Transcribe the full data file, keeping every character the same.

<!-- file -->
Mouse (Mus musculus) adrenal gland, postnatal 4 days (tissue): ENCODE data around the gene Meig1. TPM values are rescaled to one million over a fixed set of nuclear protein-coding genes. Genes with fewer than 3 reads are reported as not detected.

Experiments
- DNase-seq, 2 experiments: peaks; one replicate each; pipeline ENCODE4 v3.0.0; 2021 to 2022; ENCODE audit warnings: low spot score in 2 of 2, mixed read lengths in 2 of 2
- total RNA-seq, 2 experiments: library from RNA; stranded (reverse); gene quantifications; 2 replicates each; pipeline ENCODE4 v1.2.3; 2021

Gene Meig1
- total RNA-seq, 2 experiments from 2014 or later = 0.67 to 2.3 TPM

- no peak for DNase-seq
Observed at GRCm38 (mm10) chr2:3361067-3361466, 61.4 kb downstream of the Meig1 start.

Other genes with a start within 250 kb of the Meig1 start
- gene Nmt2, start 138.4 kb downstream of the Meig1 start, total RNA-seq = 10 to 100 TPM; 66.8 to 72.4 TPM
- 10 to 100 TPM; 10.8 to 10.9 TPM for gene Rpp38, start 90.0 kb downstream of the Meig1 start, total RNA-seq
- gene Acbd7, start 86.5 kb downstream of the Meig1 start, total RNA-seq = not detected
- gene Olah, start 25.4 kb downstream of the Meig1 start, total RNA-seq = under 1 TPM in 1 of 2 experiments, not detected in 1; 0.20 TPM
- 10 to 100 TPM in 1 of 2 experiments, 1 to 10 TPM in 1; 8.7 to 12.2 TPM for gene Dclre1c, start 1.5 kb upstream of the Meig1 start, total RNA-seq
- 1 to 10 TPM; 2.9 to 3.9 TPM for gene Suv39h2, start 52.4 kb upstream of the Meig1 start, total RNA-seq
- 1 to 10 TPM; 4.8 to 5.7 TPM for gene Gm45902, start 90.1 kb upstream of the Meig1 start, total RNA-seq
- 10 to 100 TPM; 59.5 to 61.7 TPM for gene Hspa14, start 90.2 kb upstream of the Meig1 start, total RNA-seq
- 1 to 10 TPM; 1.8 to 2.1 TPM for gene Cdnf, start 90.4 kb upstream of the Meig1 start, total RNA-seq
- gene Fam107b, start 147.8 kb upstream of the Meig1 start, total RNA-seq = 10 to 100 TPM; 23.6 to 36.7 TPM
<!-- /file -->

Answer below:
Mouse (Mus musculus) adrenal gland, postnatal 4 days (tissue): ENCODE data around the gene Meig1. TPM values are rescaled to one million over a fixed set of nuclear protein-coding genes. Genes with fewer than 3 reads are reported as not detected.

Experiments
- DNase-seq, 2 experiments: peaks; one replicate each; pipeline ENCODE4 v3.0.0; 2021 to 2022; ENCODE audit warnings: low spot score in 2 of 2, mixed read lengths in 2 of 2
- total RNA-seq, 2 experiments: library from RNA; stranded (reverse); gene quantifications; 2 replicates each; pipeline ENCODE4 v1.2.3; 2021

Gene Meig1
- total RNA-seq, 2 experiments from 2014 or later = 0.67 to 2.3 TPM

- no peak for DNase-seq
Observed at GRCm38 (mm10) chr2:3361067-3361466, 61.4 kb downstream of the Meig1 start.

Other genes with a start within 250 kb of the Meig1 start
- gene Nmt2, start 138.4 kb downstream of the Meig1 start, total RNA-seq = 10 to 100 TPM; 66.8 to 72.4 TPM
- 10 to 100 TPM; 10.8 to 10.9 TPM for gene Rpp38, start 90.0 kb downstream of the Meig1 start, total RNA-seq
- gene Acbd7, start 86.5 kb downstream of the Meig1 start, total RNA-seq = not detected
- gene Olah, start 25.4 kb downstream of the Meig1 start, total RNA-seq = under 1 TPM in 1 of 2 experiments, not detected in 1; 0.20 TPM
- 10 to 100 TPM in 1 of 2 experiments, 1 to 10 TPM in 1; 8.7 to 12.2 TPM for gene Dclre1c, start 1.5 kb upstream of the Meig1 start, total RNA-seq
- 1 to 10 TPM; 2.9 to 3.9 TPM for gene Suv39h2, start 52.4 kb upstream of the Meig1 start, total RNA-seq
- 1 to 10 TPM; 4.8 to 5.7 TPM for gene Gm45902, start 90.1 kb upstream of the Meig1 start, total RNA-seq
- 10 to 100 TPM; 59.5 to 61.7 TPM for gene Hspa14, start 90.2 kb upstream of the Meig1 start, total RNA-seq
- 1 to 10 TPM; 1.8 to 2.1 TPM for gene Cdnf, start 90.4 kb upstream of the Meig1 start, total RNA-seq
- gene Fam107b, start 147.8 kb upstream of the Meig1 start, total RNA-seq = 10 to 100 TPM; 23.6 to 36.7 TPM